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Project Scarlett is only a small part of Microsoft’s next-gen plans

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Consoles are a small part of the wider picture

Invision for Xbox

With next-generation consoles looming, gaming’s biggest event was bound to feel different this year. Sony skipped the event entirely after announcing that the PlayStation 5 is in the works. Microsoft is also working on its next big thing, which it vaguely touched upon last night. For some, the Scarlett reveal wasn’t very convincing yet. But Microsoft’s outlook for its Project Scarlett era doesn’t just come down to hardware details, or even currently confirmed games. A combination of acquisitions and new services outline a bolder approach to the usual console wars.

Perhaps the biggest push happening on Microsoft’s end right now is Xbox Game Pass. Microsoft would really, really like for you to subscribe to Game Pass, its Netflix-style subscription service for video games. The publisher has spent the last year bulking up the service by adding all first-party games to its slate, in addition to increasing the number of games Game Pass every month. Good games, too. And, it’s been repeatedly selling Game Pass at a discount: Earlier this year, you could get three months of the service for $1. Last night, Microsoft announced Game Pass Ultimate, which bundles the Xbox One and PC versions of the subscription, along with Xbox Live Gold — if you sign up now, that’s also $1 to start.

Gears 5 Image: The Coalition/Xbox Game Studios

Microsoft is also giving Game Pass owners extra goodies, like being able to play Gears 5 early, or giving out a Terminator skin for Gears fans who play within the launch window. The goal is to get as many people onboard as soon as possible — and why wouldn’t you sign up? Game Pass is one of the best deals in gaming, and it’s only getting better with a wide variety of games that aren’t necessarily being developed by Microsoft. Given Microsoft’s focus on backward compatibility, it seems reasonable to assume Scarlett will benefit from how robust Game Pass has become.

More broadly, Microsoft has been on a spending spree over the last few years. It acquired Mojang, developer of Minecraft, in 2014. The benefits of owning one of the most popular games in the world was obvious from the get-go, though Minecraft hasn’t fully flexed that power up until somewhat recently. Minecraft Dungeons will give dungeon crawling a family friendly hook, and Minecraft Earth will bring the blocky behemoth into the real world. Few brands could go toe-to-toe with giants like Diablo and Pokémon Go, but Minecraft’s all-ages appeal gives it a fighting chance.

Last year, Microsoft announced it was acquiring five studios — Undead Labs (State of Decay), Playground Games (Forza), Ninja Theory (Devil May Cry), Compulsion Games (We Happy Few), and The Initiative (a brand-new studio.) Last night’s E3 conference showed some of the fruits of these collaborations with the announcement of titles like Bleeding Edge. Then there’s the acquisition of Obsidian Entertainment, makers of Fallout: New Vegas, as well as the purchase of inXile Entertainment, creators of Wasteland. Last night, Microsoft also announced that it’s acquiring Double Fine Studios to publish cult favorite Psychonauts 2.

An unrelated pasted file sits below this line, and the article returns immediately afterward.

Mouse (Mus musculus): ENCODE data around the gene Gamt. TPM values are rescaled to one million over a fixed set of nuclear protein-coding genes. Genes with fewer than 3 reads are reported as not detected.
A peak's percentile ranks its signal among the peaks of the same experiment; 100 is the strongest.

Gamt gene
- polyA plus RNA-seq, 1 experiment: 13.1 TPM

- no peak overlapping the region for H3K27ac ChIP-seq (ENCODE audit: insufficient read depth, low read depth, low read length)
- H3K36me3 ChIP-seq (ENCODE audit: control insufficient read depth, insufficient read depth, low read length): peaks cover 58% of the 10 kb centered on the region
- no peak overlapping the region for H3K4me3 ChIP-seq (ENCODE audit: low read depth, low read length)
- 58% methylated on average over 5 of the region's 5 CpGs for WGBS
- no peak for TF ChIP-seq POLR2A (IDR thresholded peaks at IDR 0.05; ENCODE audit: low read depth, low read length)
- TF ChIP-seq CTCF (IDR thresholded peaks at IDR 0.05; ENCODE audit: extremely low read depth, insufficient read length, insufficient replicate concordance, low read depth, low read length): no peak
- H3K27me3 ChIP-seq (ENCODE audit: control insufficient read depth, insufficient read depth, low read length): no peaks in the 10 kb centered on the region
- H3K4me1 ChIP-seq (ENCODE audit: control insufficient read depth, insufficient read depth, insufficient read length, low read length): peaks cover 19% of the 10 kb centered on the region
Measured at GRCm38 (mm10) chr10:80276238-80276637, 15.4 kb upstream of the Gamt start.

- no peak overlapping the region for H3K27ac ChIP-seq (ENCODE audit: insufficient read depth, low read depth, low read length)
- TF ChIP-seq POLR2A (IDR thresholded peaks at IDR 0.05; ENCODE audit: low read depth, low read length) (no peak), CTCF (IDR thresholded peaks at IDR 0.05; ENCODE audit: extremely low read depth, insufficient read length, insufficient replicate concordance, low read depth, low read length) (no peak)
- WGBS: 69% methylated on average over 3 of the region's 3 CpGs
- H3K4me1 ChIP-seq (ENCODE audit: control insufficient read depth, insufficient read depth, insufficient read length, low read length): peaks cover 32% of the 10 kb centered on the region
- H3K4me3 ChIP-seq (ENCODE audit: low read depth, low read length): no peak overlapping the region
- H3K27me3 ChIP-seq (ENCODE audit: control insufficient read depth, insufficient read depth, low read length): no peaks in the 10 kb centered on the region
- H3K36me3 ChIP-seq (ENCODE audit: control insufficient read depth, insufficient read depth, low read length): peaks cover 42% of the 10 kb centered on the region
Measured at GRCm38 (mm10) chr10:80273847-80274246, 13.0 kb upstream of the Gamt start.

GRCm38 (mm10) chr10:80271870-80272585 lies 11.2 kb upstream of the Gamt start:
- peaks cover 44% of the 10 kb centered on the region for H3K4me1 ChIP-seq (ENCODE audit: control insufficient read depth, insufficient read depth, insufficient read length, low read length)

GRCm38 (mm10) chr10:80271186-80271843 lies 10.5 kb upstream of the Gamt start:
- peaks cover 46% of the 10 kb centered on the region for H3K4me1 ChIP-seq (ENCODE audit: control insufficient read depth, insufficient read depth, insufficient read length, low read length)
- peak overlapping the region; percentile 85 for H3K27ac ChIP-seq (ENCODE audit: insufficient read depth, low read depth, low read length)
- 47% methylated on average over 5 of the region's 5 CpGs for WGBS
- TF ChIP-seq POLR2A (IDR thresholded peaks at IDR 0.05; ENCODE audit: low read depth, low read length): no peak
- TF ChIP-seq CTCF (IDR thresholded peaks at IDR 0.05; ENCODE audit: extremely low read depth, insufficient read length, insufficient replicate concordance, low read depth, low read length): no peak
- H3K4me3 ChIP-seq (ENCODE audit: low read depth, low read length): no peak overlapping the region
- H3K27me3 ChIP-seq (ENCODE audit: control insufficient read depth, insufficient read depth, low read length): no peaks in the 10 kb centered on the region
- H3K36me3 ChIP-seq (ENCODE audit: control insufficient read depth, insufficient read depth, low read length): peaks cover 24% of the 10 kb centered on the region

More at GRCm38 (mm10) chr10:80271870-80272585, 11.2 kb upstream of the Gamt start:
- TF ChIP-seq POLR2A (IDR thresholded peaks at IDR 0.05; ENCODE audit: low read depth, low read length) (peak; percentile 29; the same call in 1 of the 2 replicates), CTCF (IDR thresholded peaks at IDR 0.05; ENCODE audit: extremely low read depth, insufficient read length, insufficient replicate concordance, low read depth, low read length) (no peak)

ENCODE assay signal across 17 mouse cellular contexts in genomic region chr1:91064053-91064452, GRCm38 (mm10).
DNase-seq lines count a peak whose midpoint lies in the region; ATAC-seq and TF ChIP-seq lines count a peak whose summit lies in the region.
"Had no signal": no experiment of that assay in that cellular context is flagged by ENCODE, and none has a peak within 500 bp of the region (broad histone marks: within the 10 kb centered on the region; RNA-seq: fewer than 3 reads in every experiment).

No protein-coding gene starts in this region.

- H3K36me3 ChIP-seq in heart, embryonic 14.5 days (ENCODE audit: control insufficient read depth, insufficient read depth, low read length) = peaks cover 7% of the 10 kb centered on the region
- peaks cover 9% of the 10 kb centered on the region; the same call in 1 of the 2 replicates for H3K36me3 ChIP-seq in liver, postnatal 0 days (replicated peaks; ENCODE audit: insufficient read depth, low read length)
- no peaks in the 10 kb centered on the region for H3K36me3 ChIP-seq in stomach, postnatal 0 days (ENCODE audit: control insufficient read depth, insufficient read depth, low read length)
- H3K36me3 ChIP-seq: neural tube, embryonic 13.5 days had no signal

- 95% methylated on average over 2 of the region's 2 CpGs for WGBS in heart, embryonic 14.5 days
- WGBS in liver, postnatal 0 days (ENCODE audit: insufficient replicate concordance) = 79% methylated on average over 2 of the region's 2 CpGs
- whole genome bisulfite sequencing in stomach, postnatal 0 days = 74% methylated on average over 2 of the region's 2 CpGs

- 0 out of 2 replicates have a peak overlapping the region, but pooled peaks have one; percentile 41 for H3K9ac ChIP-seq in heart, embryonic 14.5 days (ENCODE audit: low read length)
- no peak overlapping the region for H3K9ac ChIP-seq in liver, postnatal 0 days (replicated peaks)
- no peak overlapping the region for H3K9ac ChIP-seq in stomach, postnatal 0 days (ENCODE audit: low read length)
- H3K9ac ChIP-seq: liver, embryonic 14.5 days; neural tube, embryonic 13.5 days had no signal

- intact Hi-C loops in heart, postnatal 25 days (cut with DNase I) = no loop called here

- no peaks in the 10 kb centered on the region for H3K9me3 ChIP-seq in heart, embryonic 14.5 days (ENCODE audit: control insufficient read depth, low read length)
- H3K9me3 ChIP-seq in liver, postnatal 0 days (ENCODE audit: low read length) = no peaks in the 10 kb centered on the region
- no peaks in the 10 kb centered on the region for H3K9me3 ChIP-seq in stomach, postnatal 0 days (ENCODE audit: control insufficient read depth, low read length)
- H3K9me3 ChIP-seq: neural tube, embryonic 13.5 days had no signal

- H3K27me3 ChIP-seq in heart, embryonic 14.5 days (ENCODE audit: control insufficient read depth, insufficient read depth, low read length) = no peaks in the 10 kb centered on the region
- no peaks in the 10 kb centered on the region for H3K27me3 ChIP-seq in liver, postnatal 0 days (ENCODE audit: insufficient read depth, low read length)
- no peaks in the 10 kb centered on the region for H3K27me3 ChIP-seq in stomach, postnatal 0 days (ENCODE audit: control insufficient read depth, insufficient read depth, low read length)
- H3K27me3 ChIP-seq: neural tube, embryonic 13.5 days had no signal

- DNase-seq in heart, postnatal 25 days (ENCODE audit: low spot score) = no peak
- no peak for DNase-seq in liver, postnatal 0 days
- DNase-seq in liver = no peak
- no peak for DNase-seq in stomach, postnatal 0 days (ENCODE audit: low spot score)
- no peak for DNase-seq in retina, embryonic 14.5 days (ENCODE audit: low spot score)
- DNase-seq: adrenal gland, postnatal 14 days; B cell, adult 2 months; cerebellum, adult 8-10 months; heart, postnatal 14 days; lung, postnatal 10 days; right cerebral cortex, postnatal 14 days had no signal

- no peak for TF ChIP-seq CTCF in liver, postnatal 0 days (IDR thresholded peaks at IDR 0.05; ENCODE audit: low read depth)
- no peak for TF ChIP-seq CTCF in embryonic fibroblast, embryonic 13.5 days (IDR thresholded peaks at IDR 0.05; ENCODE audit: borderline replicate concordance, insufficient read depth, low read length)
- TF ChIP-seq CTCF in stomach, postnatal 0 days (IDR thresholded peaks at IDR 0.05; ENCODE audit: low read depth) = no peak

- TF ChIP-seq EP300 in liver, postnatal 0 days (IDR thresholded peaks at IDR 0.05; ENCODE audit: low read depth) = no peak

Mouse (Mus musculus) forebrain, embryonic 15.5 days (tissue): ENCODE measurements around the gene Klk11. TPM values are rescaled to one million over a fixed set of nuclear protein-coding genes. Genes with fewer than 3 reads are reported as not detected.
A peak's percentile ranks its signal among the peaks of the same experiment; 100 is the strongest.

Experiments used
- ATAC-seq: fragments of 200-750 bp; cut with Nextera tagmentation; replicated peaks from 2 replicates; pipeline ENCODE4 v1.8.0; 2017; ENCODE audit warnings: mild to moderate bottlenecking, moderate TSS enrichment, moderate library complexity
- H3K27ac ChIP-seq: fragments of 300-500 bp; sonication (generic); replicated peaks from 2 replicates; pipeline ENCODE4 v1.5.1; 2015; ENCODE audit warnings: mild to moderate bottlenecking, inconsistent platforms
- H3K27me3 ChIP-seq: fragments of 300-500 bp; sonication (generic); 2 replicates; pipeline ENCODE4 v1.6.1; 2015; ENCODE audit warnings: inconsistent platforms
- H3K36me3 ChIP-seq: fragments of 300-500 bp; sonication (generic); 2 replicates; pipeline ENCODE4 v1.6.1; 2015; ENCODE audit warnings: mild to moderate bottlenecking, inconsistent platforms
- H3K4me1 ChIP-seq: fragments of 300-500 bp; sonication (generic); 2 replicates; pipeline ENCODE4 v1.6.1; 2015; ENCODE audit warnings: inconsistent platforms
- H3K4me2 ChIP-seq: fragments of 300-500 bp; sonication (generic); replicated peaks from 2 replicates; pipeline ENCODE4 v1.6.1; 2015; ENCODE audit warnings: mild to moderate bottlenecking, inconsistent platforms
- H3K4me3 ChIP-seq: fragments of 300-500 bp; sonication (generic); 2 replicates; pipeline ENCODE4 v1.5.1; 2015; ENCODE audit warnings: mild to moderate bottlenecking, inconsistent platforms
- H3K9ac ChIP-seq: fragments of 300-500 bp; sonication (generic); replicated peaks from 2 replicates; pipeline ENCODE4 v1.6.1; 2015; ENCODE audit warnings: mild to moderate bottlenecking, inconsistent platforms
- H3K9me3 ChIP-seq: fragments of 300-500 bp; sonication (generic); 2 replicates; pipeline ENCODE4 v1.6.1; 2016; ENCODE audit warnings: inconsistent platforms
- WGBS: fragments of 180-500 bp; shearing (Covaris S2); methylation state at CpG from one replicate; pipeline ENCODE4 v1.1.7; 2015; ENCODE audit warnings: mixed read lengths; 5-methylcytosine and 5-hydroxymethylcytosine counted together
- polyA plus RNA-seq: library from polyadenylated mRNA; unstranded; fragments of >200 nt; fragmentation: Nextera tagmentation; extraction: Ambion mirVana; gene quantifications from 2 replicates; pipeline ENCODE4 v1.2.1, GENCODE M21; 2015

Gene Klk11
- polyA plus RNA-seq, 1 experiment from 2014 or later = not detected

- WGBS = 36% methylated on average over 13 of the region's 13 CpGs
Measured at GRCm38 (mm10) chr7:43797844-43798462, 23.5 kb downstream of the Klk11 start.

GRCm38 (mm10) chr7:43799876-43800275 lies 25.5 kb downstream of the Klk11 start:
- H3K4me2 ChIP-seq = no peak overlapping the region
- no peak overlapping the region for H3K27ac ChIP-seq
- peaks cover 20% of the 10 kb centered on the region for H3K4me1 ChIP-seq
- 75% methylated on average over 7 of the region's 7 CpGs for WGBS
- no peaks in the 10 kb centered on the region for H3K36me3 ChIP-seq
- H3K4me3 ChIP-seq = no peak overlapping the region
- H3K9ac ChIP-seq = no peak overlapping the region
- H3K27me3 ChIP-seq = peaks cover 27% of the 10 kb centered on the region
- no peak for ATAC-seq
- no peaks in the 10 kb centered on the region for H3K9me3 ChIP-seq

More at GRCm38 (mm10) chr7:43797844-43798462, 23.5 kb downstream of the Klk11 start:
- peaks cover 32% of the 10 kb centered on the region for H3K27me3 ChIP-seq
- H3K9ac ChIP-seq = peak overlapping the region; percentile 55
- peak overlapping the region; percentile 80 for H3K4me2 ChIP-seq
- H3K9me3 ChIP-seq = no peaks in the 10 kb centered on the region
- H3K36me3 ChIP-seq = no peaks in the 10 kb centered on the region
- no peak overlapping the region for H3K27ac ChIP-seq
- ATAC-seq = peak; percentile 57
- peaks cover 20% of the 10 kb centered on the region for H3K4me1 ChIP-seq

Microsoft / Mojang

All of these developers are making games for the current generation of consoles, which is great and all, but the spending won’t truly pay off until Project Scarlett is released — when Microsoft can leverage its ownership of all its prestigious studios. If Xbox One had a problem providing players with worthwhile exclusives next to the PS4, it seems less likely that Project Scarlett will meet the same fate. Microsoft needs to manage its properties wisely, of course.

These initiatives fall under a wider push to take more chances. The publisher already knows that it can’t compete with Sony in the realm of hardware sales, so it’s doing everything in its power to impress people elsewhere. There’s the Xbox Adaptive Controller, which opens up gaming for more types of people. Early access, which previously was the provenance of PC gaming, can now be experienced on Xbox. Microsoft has gone all in on backward compatibility on Xbox One. Mixer, Microsoft’s streaming service, may be small right now, but with features like controller sharing, it seems to be the only thing that is pushing Twitch to up its game. Cross-play between Xbox One and PC has increasingly become a big part of Xbox’s offerings, though it’s also explored the option with playerbases belonging to the competition. The Xbox Elite controller continues to be one of the best peripherals in the space. And we can’t forget about xCloud, which will allow players to stream games to consoles, PCs, and mobile devices. Xbox may not have the lead in the console wars right now, but it’s pushing Microsoft to up its game in every other way. The effort seems to have worked, or at least, it increasingly seems multiplatform games are best experienced on Xbox One.

Any other year, Project Scarlett would have been Microsoft’s main gaming draw, because that’s how new console reveals typically work. That won’t be the case next generation. You could be playing Game Pass titles on your phone, for all Microsoft knows. Instead, Scarlett is more of a cog in a wider Microsoft ecosystem where the very idea of a platform is fluid. Right now, Microsoft seems dedicated to making better games, experimenting wherever it can, and knocking down whatever barriers are standing between you and those games. Project Scarlett is bound to have some nice bells and whistles — Microsoft says it’s four times more powerful than the Xbox One X — but hardware offerings won’t be the whole picture for the publisher.